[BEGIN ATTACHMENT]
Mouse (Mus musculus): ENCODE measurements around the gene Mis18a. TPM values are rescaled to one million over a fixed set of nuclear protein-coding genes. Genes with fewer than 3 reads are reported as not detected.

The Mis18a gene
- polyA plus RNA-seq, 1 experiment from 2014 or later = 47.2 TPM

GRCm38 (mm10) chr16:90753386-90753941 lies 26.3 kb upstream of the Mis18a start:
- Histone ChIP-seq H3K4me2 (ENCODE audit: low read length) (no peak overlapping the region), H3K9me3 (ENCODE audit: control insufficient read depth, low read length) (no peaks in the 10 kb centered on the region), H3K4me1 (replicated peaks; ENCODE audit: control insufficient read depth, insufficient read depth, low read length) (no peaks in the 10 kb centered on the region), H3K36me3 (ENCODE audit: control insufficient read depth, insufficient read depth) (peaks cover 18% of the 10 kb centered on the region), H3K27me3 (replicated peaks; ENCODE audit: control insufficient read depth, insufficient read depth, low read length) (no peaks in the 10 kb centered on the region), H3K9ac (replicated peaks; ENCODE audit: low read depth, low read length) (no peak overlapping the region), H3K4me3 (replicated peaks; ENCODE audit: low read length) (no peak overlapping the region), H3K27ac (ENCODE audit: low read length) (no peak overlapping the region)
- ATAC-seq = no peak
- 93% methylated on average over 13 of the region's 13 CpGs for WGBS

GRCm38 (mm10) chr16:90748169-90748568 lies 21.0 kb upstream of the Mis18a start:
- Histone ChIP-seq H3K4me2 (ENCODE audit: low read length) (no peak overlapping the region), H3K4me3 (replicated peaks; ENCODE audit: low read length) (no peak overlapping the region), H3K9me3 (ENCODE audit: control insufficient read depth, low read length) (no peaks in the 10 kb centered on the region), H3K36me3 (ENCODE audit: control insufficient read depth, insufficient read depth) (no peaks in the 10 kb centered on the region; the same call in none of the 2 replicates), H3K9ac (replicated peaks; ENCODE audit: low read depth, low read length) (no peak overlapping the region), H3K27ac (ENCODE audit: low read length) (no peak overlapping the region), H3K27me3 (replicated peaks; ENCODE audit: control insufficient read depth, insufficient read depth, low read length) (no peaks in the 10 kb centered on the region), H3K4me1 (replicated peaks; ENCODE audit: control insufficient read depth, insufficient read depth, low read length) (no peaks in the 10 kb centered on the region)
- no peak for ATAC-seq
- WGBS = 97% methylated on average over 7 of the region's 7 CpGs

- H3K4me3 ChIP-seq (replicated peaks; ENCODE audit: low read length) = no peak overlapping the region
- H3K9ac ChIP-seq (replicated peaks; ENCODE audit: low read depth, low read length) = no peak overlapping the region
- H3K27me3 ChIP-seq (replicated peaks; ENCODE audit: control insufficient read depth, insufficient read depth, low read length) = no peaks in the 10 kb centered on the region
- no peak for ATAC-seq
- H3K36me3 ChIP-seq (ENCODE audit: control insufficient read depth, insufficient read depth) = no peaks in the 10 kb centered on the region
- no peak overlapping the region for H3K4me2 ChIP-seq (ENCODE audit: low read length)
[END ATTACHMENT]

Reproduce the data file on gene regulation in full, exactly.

Mouse (Mus musculus): ENCODE measurements around the gene Mis18a. TPM values are rescaled to one million over a fixed set of nuclear protein-coding genes. Genes with fewer than 3 reads are reported as not detected.

The Mis18a gene
- polyA plus RNA-seq, 1 experiment from 2014 or later = 47.2 TPM

GRCm38 (mm10) chr16:90753386-90753941 lies 26.3 kb upstream of the Mis18a start:
- Histone ChIP-seq H3K4me2 (ENCODE audit: low read length) (no peak overlapping the region), H3K9me3 (ENCODE audit: control insufficient read depth, low read length) (no peaks in the 10 kb centered on the region), H3K4me1 (replicated peaks; ENCODE audit: control insufficient read depth, insufficient read depth, low read length) (no peaks in the 10 kb centered on the region), H3K36me3 (ENCODE audit: control insufficient read depth, insufficient read depth) (peaks cover 18% of the 10 kb centered on the region), H3K27me3 (replicated peaks; ENCODE audit: control insufficient read depth, insufficient read depth, low read length) (no peaks in the 10 kb centered on the region), H3K9ac (replicated peaks; ENCODE audit: low read depth, low read length) (no peak overlapping the region), H3K4me3 (replicated peaks; ENCODE audit: low read length) (no peak overlapping the region), H3K27ac (ENCODE audit: low read length) (no peak overlapping the region)
- ATAC-seq = no peak
- 93% methylated on average over 13 of the region's 13 CpGs for WGBS

GRCm38 (mm10) chr16:90748169-90748568 lies 21.0 kb upstream of the Mis18a start:
- Histone ChIP-seq H3K4me2 (ENCODE audit: low read length) (no peak overlapping the region), H3K4me3 (replicated peaks; ENCODE audit: low read length) (no peak overlapping the region), H3K9me3 (ENCODE audit: control insufficient read depth, low read length) (no peaks in the 10 kb centered on the region), H3K36me3 (ENCODE audit: control insufficient read depth, insufficient read depth) (no peaks in the 10 kb centered on the region; the same call in none of the 2 replicates), H3K9ac (replicated peaks; ENCODE audit: low read depth, low read length) (no peak overlapping the region), H3K27ac (ENCODE audit: low read length) (no peak overlapping the region), H3K27me3 (replicated peaks; ENCODE audit: control insufficient read depth, insufficient read depth, low read length) (no peaks in the 10 kb centered on the region), H3K4me1 (replicated peaks; ENCODE audit: control insufficient read depth, insufficient read depth, low read length) (no peaks in the 10 kb centered on the region)
- no peak for ATAC-seq
- WGBS = 97% methylated on average over 7 of the region's 7 CpGs

- H3K4me3 ChIP-seq (replicated peaks; ENCODE audit: low read length) = no peak overlapping the region
- H3K9ac ChIP-seq (replicated peaks; ENCODE audit: low read depth, low read length) = no peak overlapping the region
- H3K27me3 ChIP-seq (replicated peaks; ENCODE audit: control insufficient read depth, insufficient read depth, low read length) = no peaks in the 10 kb centered on the region
- no peak for ATAC-seq
- H3K36me3 ChIP-seq (ENCODE audit: control insufficient read depth, insufficient read depth) = no peaks in the 10 kb centered on the region
- no peak overlapping the region for H3K4me2 ChIP-seq (ENCODE audit: low read length)